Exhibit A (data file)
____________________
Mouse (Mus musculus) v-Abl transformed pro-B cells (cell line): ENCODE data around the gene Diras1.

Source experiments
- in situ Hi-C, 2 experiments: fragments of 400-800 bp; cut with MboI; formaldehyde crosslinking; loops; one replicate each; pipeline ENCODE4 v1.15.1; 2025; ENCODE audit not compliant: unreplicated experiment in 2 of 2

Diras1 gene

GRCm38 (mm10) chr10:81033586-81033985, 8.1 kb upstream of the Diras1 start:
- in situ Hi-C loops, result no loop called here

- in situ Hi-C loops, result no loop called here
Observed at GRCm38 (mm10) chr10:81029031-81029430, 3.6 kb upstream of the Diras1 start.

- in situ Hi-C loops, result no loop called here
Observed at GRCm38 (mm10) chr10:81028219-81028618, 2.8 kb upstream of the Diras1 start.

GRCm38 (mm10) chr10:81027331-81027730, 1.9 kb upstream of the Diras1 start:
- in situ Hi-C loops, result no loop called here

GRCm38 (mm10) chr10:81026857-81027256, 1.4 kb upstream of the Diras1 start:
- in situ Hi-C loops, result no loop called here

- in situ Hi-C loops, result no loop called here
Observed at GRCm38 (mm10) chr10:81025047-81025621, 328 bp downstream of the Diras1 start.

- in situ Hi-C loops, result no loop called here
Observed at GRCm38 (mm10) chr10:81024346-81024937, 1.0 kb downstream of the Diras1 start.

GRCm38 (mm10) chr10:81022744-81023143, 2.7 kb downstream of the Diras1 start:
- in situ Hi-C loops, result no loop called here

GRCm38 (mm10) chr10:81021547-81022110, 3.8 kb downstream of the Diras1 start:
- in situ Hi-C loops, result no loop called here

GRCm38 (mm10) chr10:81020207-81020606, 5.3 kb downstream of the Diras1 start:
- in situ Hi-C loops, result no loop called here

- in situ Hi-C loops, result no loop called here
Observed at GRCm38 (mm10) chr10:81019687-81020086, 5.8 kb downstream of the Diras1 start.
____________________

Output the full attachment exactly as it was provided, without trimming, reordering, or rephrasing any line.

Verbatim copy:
Mouse (Mus musculus) v-Abl transformed pro-B cells (cell line): ENCODE data around the gene Diras1.

Source experiments
- in situ Hi-C, 2 experiments: fragments of 400-800 bp; cut with MboI; formaldehyde crosslinking; loops; one replicate each; pipeline ENCODE4 v1.15.1; 2025; ENCODE audit not compliant: unreplicated experiment in 2 of 2

Diras1 gene

GRCm38 (mm10) chr10:81033586-81033985, 8.1 kb upstream of the Diras1 start:
- in situ Hi-C loops, result no loop called here

- in situ Hi-C loops, result no loop called here
Observed at GRCm38 (mm10) chr10:81029031-81029430, 3.6 kb upstream of the Diras1 start.

- in situ Hi-C loops, result no loop called here
Observed at GRCm38 (mm10) chr10:81028219-81028618, 2.8 kb upstream of the Diras1 start.

GRCm38 (mm10) chr10:81027331-81027730, 1.9 kb upstream of the Diras1 start:
- in situ Hi-C loops, result no loop called here

GRCm38 (mm10) chr10:81026857-81027256, 1.4 kb upstream of the Diras1 start:
- in situ Hi-C loops, result no loop called here

- in situ Hi-C loops, result no loop called here
Observed at GRCm38 (mm10) chr10:81025047-81025621, 328 bp downstream of the Diras1 start.

- in situ Hi-C loops, result no loop called here
Observed at GRCm38 (mm10) chr10:81024346-81024937, 1.0 kb downstream of the Diras1 start.

GRCm38 (mm10) chr10:81022744-81023143, 2.7 kb downstream of the Diras1 start:
- in situ Hi-C loops, result no loop called here

GRCm38 (mm10) chr10:81021547-81022110, 3.8 kb downstream of the Diras1 start:
- in situ Hi-C loops, result no loop called here

GRCm38 (mm10) chr10:81020207-81020606, 5.3 kb downstream of the Diras1 start:
- in situ Hi-C loops, result no loop called here

- in situ Hi-C loops, result no loop called here
Observed at GRCm38 (mm10) chr10:81019687-81020086, 5.8 kb downstream of the Diras1 start.